Is this why my parents didn’t want me to watch the Power Rangers each morning before school?
One of my favourite shows growing up! So many wonderful memories. I want to get a group of people together and tell spooky stories now…
“Well, I’ve never been pressured to shoot in color. Mel Brooks was really hot for the idea of me doing Elephant Man in black and white. Nobody bothered me on Eraserhead, either. I wish I had made Dune in black and white. Blue Velvet was the first film that really felt as if it should be in color. It had the right mood. Black and white would have killed the neighborhood feeling - the “small-town story” feel. Color had the warmth that the film needed.” – David Lynch
The guy who drew the covers.
Jane Greer in Out of the Past (1947, dir. Jacques Tourneur)
“Zzjjane, do you know what ahm-pahs-eeve mean?” [director Jacques Tourneur] asked the actress.
“No ‘big eyes’. No expressive. In the beginning you act like a nice girl. But then, after you kill the man you meet in the little house, you become a bad girl. Yes? First half, good girl. Second half, bad.”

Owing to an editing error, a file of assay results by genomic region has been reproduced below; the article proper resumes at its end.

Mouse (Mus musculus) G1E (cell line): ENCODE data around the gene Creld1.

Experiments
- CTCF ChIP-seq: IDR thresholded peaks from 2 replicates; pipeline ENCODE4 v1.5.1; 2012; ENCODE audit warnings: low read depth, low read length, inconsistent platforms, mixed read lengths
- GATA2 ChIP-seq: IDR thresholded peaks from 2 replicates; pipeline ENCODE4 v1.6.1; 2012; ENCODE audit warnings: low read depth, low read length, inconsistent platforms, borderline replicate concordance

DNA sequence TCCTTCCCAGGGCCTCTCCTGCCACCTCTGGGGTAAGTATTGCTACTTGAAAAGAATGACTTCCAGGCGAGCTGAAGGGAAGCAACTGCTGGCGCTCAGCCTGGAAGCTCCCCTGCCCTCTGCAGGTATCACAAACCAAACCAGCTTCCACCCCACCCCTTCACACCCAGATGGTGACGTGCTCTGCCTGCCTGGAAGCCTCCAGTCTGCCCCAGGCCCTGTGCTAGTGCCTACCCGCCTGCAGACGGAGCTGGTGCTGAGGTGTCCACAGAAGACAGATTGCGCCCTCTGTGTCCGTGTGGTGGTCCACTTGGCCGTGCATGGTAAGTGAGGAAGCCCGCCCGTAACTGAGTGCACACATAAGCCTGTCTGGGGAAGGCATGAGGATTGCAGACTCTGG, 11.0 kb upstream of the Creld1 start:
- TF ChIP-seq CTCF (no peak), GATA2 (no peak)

“I get you,” she said. That was his direction, Greer recalled. “But I did throw in a few big eyes anyway. I couldn’t help myself.”
Tourneur also discussed with her his plan for the character’s wardrobe, something typical of his films’ subtle, insidious visual design. “At first you wear light colors. After you kill the man, darker colors. In the end, black.”
-excerpted from Lee Server’s Baby I Don’t Care
Kathie Moffett (Jane Greer) knows how to use a gun in Out Of The Past (1947)
Jane Greer is simply amazing in Out of the Past.
B is for Ray Bradbury
Ray Douglas Bradbury was an Americanfantasy, science fiction, horror and mystery fiction writer. Best known for his dystopian novel Fahrenheit 451 (1953) and for the science fiction and horror stories gathered together as The Martian Chronicles (1950) and The Illustrated Man (1951), Bradbury was one of the most celebrated 20th-century American writers. Many of Bradbury’s works have been adapted into comic books, television shows and films.
The Lady from Shanghai, 1947 (dir. Orson Welles)
Another iconic Rita Hayworth performance. Wonderful poster, too.
Great poster, but she never says this in the movie…
Beneath the bright lights was a darkness that crawled through the cold, unforgiving city.
The Disneyland Story (1954)
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